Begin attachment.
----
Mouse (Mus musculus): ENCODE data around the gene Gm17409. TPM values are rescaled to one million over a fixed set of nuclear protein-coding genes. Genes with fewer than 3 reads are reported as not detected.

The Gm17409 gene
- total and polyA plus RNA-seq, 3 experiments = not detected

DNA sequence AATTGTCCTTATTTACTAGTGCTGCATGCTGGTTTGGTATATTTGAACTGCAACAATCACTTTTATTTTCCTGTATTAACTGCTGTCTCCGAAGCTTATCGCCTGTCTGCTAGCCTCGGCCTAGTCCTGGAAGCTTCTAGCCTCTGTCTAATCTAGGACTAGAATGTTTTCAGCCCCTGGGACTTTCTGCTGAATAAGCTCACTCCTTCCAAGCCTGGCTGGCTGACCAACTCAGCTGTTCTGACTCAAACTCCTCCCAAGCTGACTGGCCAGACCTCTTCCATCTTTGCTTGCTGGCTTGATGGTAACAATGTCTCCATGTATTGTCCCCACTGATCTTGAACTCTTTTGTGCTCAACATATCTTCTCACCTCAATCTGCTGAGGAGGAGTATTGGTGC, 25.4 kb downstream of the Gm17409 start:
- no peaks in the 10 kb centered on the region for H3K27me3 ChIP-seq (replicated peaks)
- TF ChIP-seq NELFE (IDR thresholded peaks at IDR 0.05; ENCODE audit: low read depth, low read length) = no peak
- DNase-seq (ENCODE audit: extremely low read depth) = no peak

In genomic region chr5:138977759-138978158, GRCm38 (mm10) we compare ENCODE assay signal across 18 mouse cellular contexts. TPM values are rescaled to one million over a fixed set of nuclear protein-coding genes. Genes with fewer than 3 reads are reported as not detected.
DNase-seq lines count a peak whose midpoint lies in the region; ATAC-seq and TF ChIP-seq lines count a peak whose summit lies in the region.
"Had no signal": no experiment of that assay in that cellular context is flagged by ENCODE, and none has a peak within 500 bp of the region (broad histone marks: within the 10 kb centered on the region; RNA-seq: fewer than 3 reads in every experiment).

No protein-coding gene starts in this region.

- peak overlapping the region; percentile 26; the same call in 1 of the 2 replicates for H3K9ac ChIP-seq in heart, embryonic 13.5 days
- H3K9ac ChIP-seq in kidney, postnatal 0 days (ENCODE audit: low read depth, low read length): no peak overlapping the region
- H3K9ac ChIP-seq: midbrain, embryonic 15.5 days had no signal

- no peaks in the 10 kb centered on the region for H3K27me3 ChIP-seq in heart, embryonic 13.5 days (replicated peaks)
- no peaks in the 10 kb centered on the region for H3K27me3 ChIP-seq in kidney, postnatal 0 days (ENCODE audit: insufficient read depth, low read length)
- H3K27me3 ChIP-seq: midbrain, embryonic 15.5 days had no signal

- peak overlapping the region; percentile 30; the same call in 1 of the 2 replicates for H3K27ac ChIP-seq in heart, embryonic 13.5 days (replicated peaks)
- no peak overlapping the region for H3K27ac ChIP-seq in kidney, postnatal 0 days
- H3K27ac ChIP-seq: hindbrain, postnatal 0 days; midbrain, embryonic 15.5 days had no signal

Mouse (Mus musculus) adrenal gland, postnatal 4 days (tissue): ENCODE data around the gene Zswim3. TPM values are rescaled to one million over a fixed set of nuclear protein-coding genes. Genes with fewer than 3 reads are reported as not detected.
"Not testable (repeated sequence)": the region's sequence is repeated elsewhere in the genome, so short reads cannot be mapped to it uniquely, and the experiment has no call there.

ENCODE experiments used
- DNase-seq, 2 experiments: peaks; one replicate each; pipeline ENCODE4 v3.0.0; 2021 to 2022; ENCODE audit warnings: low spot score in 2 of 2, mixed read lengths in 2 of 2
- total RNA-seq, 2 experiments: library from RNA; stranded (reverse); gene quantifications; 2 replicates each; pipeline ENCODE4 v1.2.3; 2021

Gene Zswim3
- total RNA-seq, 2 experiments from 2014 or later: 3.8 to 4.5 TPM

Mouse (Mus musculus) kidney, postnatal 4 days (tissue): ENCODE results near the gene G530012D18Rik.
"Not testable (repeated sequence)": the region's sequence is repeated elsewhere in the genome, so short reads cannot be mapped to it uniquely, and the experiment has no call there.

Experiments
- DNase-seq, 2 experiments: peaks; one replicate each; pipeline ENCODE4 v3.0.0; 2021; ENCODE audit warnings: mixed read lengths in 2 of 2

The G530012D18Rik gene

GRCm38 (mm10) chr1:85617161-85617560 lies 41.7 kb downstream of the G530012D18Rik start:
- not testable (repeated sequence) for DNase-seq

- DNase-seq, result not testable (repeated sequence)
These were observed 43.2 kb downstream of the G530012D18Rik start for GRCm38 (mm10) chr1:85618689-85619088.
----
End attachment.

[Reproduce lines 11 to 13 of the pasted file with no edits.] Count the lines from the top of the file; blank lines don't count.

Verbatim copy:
No protein-coding gene starts in this region.

- peak overlapping the region; percentile 26; the same call in 1 of the 2 replicates for H3K9ac ChIP-seq in heart, embryonic 13.5 days
- H3K9ac ChIP-seq in kidney, postnatal 0 days (ENCODE audit: low read depth, low read length): no peak overlapping the region